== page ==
The editor-in-chief of RT, the international television network funded by the Russian government and formerly known as Russia Today, has said its UK bank accounts have been frozen amid high tensions between the two countries.
Margarita Simonyan, who runs the news channel, tweeted: "Our accounts in the UK have been closed. The decision can not be reversed. Long live freedom of speech!"
RT, which has repeatedly been criticised for alleged pro-Russia bias on its reporting of stories such as the crash of Malaysia Airlines Flight MH17, said it had been informed by NatWest that the bank had "undertaken a review of [RT's] banking arrangements" and decided to close its accounts.
According to the channel, RT had banked with NatWest for a decade and has been told its accounts will close in November and December.
"We are looking into whether this will affect the further functioning of RT in the country," said the channel's Anastasia Churkina.
In a statement the Russian Embassy in London strongly attacked the bank's decision and suggested the UK government was involved: "We are concerned over the said decision and the pressure exercised against Russian news outlets in UK (Rossiya Segodnya, Sputnik, VGTRK also had their accounts frozen or closed). That is an outrage. It makes it abundantly clear that this ham-fistedness is all HM Government can say in support of its position on the international issues where we differ.
"The Russian side will request explanations, including as regards UK's compliance with OSCE and other norms guaranteeing freedom of speech."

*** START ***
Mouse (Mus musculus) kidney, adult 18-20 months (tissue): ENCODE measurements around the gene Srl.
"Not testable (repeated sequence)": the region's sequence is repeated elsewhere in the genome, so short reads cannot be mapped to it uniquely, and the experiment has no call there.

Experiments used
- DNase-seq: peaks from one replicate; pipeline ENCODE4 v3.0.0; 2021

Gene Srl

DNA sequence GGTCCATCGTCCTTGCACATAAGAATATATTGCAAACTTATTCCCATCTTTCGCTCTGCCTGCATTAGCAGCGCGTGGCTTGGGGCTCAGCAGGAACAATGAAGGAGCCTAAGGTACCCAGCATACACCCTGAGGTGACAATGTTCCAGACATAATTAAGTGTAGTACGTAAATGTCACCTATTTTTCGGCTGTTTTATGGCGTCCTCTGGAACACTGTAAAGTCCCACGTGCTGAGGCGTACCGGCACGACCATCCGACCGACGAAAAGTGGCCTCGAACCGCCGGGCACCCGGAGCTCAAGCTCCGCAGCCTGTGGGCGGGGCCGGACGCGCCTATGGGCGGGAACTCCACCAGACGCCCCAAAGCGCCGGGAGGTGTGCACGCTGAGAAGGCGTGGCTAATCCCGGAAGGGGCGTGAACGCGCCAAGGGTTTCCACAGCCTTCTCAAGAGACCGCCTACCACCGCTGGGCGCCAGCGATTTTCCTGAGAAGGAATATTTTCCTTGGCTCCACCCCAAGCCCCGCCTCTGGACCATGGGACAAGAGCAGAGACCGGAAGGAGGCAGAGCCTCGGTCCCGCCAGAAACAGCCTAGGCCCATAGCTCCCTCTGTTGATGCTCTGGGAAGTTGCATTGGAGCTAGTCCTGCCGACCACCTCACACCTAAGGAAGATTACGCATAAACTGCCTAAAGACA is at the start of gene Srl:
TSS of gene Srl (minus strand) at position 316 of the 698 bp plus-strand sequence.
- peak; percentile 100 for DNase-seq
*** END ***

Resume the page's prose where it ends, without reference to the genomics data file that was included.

RBS, which owns Natwest, issued a statement late on Monday in which it appeared to suggest it was reconsidering the decision to close the accounts: "These decisions are not taken lightly. We are reviewing the situation and are contacting the customer to discuss this further. The bank accounts remain open and are still operative."
It is not clear whether the UK government was involved in the decision. The Foreign Office referred all questions to the Treasury, which has yet to respond.
Relations between the UK and Russia are currently extremely poor – foreign secretary Boris Johnson recently urged protesters to march on the Russian embassy over the country's involvement in the war in Syria.
Russian foreign ministry spokesperson Maria Zakharova said the decision showed the UK had abandoned its commitment to freedom of speech following the decision to leave the EU.
Jim Waterson is a politics editor for BuzzFeed News and is based in London.
Contact Jim Waterson at firstname.lastname@example.org.
Got a confidential tip? Submit it here.